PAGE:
Mills and Tsikurishvili could define their relationship a little more clearly for the viewer. Is Hamlet just angry that his mom re-married within two months or is he also possessive of her? Does she care only about Claudius or does she sympathize at all with her son? I did not really get a feel for their relationship.

As Claudius, Irakli Kavsadze’s sinewy tango with Gertrude before he kills the king (Philip Fletcher) is the essence of physical theater. Kavsadze can insinuate more with one crook of a finger than most people could in a lifetime of eyebrow maneuvers.

Irina Kavsadze is absolutely captivating as Ophelia. She is perfectly in sync with the music and her hand motions are like watching drops of food coloring unfurl in water.

As the Player Queen, Irina Koval’s semi-mechanical movements are precisely timed to the tinkling, music-box score.

Laertes (Scott Brown) struggles to emerge from a flexible cage to avenge his sister Ophelia’s death on Hamlet. Brown and Mills engage in some exceptional slow-motion weaponless swordplay as the show draws to a close.

The ensemble forms the boat that carries Hamlet away to England, the body of water in which Ophelia drowns, and dead bodies roiling to the surface in the graveyard scene with Gravedigger/Osric (and effortless tumbler) Vato Tsikurishvili. The ensemble is composed of Lorne Britt (Priest), Zana Gankhuyag (Guildenstern), Randy Snight (Rosencrantz), Janine Baumgardner and Emily Whitworth.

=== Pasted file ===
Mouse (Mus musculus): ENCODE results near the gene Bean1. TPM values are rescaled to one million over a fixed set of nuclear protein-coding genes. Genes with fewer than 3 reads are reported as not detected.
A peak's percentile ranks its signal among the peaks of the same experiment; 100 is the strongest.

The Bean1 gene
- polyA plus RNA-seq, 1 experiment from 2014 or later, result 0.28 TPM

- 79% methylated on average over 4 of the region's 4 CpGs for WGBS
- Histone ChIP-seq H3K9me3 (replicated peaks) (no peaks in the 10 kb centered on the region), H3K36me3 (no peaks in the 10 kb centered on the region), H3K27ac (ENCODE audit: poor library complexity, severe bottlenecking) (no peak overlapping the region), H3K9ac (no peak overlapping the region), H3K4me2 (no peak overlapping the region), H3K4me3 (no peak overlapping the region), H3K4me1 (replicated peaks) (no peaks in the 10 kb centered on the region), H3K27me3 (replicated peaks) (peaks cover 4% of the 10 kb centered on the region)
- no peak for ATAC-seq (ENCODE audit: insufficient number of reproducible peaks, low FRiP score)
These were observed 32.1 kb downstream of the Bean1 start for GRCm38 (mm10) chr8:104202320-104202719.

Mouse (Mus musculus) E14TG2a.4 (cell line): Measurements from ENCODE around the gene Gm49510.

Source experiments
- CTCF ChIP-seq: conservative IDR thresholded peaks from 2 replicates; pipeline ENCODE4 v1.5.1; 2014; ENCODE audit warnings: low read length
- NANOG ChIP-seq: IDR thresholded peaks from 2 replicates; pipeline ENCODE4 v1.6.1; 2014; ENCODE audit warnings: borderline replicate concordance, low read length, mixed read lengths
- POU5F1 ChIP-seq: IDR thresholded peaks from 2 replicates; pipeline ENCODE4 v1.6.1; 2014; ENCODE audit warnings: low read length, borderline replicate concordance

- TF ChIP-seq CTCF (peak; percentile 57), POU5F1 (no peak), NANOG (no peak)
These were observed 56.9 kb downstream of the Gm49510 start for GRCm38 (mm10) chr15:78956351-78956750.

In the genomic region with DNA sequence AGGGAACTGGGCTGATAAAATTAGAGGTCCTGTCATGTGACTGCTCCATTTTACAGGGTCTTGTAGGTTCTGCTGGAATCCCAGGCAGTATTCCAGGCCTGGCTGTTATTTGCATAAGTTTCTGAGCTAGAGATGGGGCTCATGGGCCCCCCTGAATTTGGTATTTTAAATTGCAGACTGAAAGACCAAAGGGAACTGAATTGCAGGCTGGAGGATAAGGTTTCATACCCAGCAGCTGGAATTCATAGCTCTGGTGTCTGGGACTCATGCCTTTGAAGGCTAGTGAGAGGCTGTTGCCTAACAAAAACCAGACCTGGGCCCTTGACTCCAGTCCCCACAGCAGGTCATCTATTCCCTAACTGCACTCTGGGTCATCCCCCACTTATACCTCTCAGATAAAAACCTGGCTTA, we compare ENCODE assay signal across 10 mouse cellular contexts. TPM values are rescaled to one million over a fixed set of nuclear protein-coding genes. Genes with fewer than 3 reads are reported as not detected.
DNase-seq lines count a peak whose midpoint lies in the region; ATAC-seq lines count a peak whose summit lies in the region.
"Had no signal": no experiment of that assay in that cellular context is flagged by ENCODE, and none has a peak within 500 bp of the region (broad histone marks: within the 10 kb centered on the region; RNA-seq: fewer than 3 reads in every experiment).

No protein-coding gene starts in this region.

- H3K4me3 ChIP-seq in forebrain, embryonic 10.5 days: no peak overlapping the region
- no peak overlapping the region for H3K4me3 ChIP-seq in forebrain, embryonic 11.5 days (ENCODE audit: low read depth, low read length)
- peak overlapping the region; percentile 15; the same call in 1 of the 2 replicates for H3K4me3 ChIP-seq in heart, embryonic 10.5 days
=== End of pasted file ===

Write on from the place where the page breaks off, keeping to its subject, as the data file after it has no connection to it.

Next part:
Resident Composer Konstantine Lortkipanidze weave together classical music with rock-inspired bass-lines. Sound Designer Irakli Kavsadze adds sonorous human vocalizations to create an aural tapestry that could be improved upon only if the music were live.

Props Master Kasey Hendricks and Costume Coordinator Claire Cantwell are using the original or identically reconstructed set, costume and props designed by Georgi Alexi-Meskhishvili for the 2002 production. Gertrude’s dress has laces of purple ribbon criss-crossing up the back and the Player Queen sports a red silk bullet-bra and matching skirt.

Smoke under the supervision of Technical Director Phil Charlwood often allows the actors to hide just outside the penumbra of light by Designer Brittany Diliberto and the dancers seem to appear suddenly even though they are there all along.

Hamlet..the rest is silence is a spectacular production. Synetic Theater’s been here all along and my advice to myself and others is never to miss a single one of their shows.

Irina Tsikurishvili (Gertrude) and Irakli Kavsadze (Claudius). Photo by Koko Lanham.
Irina Tsikurishvili (Gertrude) and Irakli Kavsadze (Claudius). Photo by Koko Lanham.

Running Time: 90 minutes, with no intermission.

Hamlet…the rest is Silence plays though April 6, 2014 at Synetic Theater-1800 Bell Street, at the Crystal City Metro, in Arlington, VA. For tickets, call the box office at (866) 811-4111, or purchase them online.